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Manchin reveals deep rift over bipartisanship among Democrats

Criticism of Senator Joe Manchin has been particularly pointed from voting rights groups and civil rights leaders.Alex Brandon/Associated Press

Congressional Democrats are scrambling to find a path forward on ambitious voting rights proposals — and much of the rest of their agenda — after Senator Joe Manchin dug into his longtime position that legislation must include backing from Republicans to earn his vote.

The moderate Democrat from deep-red West Virginia wrote in a recent op-ed that he will only back election bills that gain at least one Republican colleague’s support, and that he will not vote to end the legislative filibuster, which requires Democrats to attract significant Republican support to pass most bills.

At one time, that position used to be a fairly conventional line in the sand. But given the current chasm between the parties, Manchin’s pronouncement could doom much of the Democratic agenda, including a massive infrastructure package and universal preschool, and has exposed tensions among Democrats over what compromising and bipartisanship even mean after the Capitol insurrection and the presidency of Donald Trump.

“If we are going to shut down the Senate and not do anything big between now and the next election, we might as well hand the election over to Republicans,” said Senator Christopher Murphy of Connecticut, a Democrat.


Manchin argued in his op-ed that passing sweeping election legislation such as the “For the People Act” along partisan lines would “destroy the already weakening binds of our democracy,” adding that Republicans and Democrats must learn to come together on such a critical issue for the sake of the country.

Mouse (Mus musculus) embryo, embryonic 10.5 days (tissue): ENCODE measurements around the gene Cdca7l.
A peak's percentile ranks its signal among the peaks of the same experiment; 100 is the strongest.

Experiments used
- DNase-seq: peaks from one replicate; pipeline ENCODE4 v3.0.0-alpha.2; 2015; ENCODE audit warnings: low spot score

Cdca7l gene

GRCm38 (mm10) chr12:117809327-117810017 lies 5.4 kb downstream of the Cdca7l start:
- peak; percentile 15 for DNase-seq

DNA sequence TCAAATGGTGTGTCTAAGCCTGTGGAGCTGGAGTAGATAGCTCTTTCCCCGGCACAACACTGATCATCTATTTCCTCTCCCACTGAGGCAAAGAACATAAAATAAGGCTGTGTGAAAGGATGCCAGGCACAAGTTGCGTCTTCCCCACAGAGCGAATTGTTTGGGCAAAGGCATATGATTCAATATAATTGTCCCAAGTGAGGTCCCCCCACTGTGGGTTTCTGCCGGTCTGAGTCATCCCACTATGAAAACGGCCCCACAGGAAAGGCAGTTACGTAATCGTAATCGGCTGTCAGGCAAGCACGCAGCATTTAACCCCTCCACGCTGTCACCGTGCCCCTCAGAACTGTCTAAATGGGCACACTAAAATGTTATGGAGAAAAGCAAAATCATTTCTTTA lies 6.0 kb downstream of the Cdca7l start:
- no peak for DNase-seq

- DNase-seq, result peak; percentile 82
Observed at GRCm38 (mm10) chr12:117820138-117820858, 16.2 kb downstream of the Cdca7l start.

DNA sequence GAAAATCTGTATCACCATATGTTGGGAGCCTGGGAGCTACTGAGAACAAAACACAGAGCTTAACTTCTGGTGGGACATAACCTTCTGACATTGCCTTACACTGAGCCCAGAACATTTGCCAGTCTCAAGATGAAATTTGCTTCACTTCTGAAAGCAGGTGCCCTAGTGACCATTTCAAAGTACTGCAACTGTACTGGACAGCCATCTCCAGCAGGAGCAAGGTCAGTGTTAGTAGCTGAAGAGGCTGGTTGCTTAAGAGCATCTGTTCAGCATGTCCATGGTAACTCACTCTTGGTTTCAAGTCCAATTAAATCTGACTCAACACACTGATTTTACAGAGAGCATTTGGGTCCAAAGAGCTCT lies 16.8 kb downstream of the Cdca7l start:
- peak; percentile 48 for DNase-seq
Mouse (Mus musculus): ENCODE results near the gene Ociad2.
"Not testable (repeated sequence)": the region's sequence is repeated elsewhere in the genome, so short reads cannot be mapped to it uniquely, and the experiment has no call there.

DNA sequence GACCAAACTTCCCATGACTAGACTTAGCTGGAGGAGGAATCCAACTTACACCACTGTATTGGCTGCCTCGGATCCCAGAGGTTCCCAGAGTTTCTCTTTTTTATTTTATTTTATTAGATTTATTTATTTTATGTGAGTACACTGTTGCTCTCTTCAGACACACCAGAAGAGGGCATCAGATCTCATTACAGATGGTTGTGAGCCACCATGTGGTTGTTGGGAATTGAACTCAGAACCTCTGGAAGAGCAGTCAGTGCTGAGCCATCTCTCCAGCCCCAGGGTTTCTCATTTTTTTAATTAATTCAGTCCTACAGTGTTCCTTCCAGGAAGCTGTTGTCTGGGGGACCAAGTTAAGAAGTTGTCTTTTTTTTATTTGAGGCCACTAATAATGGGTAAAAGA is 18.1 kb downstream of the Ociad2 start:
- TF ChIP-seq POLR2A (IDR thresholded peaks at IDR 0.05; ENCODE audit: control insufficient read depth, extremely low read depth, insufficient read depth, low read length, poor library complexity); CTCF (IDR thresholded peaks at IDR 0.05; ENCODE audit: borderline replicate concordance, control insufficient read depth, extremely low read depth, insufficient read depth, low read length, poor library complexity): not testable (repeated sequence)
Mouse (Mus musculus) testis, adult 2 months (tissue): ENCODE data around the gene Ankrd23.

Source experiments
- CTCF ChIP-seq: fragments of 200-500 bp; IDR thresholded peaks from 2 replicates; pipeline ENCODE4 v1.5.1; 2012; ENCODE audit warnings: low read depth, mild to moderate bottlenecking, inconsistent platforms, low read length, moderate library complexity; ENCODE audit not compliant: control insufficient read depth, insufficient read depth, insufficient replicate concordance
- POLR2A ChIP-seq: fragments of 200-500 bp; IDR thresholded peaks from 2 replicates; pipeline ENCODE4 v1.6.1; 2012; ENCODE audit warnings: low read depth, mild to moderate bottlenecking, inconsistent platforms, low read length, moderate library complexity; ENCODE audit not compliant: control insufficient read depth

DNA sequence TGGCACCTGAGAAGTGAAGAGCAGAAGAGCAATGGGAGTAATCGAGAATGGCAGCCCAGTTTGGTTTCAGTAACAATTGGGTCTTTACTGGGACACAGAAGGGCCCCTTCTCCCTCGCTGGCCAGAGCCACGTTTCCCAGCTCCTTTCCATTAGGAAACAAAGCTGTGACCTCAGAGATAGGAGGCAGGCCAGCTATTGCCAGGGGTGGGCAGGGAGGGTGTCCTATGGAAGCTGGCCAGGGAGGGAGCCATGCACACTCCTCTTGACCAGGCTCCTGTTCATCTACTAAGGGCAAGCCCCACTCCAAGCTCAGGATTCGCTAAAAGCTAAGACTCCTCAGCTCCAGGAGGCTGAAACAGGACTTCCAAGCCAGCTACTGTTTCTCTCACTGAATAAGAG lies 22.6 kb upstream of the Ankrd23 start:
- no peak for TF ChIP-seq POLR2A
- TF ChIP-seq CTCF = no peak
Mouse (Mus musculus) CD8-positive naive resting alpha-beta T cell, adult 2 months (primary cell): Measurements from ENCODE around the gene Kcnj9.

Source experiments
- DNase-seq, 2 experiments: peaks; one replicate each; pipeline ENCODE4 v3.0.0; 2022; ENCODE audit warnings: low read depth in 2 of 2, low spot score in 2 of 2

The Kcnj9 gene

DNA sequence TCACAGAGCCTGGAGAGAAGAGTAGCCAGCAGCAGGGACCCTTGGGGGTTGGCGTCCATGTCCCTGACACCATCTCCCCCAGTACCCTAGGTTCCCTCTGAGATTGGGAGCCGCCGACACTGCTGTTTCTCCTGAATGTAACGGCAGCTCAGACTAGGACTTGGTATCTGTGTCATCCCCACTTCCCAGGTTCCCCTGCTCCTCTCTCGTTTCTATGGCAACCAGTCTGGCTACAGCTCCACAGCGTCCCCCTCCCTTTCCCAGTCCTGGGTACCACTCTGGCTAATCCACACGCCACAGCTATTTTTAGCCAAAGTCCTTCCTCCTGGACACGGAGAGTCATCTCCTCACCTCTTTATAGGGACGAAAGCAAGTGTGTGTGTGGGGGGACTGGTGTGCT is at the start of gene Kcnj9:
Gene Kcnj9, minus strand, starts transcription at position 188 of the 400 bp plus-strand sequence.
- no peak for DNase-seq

But some from his own party criticized his position as naive, given that Republican-led state legislatures have begun passing a host of laws restricting voting while citing the same false claims made by Trump about fraud in the 2020 election that fueled an attack on the Capitol five months ago.

“The bottom line is that Manchin is a hypocrite,” said LaTosha Brown, cofounder of the Black Voters Matter Fund, a group aimed at empowering Black voters. “This whole notion, making a statement that voting rights has been politicized. He is damn right — Republicans have politicized it. They have turned a basic civil right into a political volley.”


The controversy is drawing attention to a larger divide among Democrats, many of whom have shifted away from prioritizing bipartisanship in the years after Senate minority leader Mitch McConnell frequently stonewalled former President Barack Obama and kept him from appointing a Supreme Court justice. That shift was accelerated by the events of Jan. 6, which have caused even President Biden, who won election partially on his promises to work with both Republicans and Democrats, to sometimes sound despairing about the party. (”I don’t understand the Republicans,” Biden conceded last month as they purged Representative Liz Cheney from leadership.)

McConnell further fueled the skepticism among Democrats when he acknowledged that he was “100 percent” focused on standing up to the Biden administration in May. Senate Republicans also filibustered a bill to establish a bipartisan commission to investigate the Jan. 6 attack, shelving hopes among their Democratic colleagues that the GOP was willing to reject antidemocratic forces within it that sought to overturn an election.

Yet, Manchin and some other moderate Democrats have continued to espouse a belief in a bipartisan time of comity and mutual understanding virtually unrecognizable to many in this political climate.

“I have no idea what he is talking about when it comes to bipartisanship because when I worked for Senator Kennedy, compromise was not a dirty word and cutting a deal was not impossible,” said Jim Manley, a Democratic strategist who worked as a staffer to the late senator Edward M. Kennedy. “In this day and age, there is no cutting deals with Mitch McConnell.”